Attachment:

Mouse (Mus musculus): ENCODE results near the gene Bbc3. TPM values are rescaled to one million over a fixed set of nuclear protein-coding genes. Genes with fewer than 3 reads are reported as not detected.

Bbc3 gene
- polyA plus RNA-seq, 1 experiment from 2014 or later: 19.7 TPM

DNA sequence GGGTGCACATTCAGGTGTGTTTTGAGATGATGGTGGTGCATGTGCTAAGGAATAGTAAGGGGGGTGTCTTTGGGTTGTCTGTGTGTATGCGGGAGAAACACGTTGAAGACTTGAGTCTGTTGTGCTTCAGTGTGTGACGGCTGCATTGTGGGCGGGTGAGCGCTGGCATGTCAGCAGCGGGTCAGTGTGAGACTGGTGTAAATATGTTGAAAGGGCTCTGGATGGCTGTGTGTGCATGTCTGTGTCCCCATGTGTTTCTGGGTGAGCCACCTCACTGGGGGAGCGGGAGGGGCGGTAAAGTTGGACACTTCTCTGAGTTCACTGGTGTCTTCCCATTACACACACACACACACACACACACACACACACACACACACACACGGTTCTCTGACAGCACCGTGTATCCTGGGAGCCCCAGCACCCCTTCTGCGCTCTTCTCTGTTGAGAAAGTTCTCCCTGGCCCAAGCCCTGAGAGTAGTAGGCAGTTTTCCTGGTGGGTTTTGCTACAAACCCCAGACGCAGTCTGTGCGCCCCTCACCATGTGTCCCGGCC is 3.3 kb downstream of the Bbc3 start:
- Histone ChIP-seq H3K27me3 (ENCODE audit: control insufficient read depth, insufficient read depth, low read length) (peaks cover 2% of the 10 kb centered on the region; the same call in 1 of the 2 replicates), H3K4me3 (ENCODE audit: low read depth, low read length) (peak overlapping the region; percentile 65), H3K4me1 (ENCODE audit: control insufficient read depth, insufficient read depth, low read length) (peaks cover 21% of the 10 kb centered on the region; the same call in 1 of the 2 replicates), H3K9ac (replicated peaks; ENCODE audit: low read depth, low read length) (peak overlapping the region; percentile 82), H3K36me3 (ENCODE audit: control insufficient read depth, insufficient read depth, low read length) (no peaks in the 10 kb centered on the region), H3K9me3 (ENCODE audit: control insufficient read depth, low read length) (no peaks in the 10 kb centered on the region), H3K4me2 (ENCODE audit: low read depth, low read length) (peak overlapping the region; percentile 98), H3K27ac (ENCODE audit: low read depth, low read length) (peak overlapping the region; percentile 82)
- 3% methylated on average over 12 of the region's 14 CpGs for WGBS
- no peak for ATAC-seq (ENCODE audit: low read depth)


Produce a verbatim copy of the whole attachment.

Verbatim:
Mouse (Mus musculus): ENCODE results near the gene Bbc3. TPM values are rescaled to one million over a fixed set of nuclear protein-coding genes. Genes with fewer than 3 reads are reported as not detected.

Bbc3 gene
- polyA plus RNA-seq, 1 experiment from 2014 or later: 19.7 TPM

DNA sequence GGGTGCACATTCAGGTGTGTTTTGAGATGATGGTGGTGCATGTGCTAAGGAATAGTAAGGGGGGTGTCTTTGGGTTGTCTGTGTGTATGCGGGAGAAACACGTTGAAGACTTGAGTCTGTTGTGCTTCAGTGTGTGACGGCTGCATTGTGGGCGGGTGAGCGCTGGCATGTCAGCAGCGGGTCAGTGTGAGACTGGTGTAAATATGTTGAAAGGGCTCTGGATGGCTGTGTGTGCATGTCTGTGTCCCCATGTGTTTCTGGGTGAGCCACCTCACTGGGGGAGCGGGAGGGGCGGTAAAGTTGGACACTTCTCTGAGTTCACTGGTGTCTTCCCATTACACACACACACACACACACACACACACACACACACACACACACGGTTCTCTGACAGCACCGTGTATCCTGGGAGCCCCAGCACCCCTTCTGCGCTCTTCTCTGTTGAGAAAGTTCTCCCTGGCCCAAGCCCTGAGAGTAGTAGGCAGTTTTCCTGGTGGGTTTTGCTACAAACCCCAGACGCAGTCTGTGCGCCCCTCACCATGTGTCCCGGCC is 3.3 kb downstream of the Bbc3 start:
- Histone ChIP-seq H3K27me3 (ENCODE audit: control insufficient read depth, insufficient read depth, low read length) (peaks cover 2% of the 10 kb centered on the region; the same call in 1 of the 2 replicates), H3K4me3 (ENCODE audit: low read depth, low read length) (peak overlapping the region; percentile 65), H3K4me1 (ENCODE audit: control insufficient read depth, insufficient read depth, low read length) (peaks cover 21% of the 10 kb centered on the region; the same call in 1 of the 2 replicates), H3K9ac (replicated peaks; ENCODE audit: low read depth, low read length) (peak overlapping the region; percentile 82), H3K36me3 (ENCODE audit: control insufficient read depth, insufficient read depth, low read length) (no peaks in the 10 kb centered on the region), H3K9me3 (ENCODE audit: control insufficient read depth, low read length) (no peaks in the 10 kb centered on the region), H3K4me2 (ENCODE audit: low read depth, low read length) (peak overlapping the region; percentile 98), H3K27ac (ENCODE audit: low read depth, low read length) (peak overlapping the region; percentile 82)
- 3% methylated on average over 12 of the region's 14 CpGs for WGBS
- no peak for ATAC-seq (ENCODE audit: low read depth)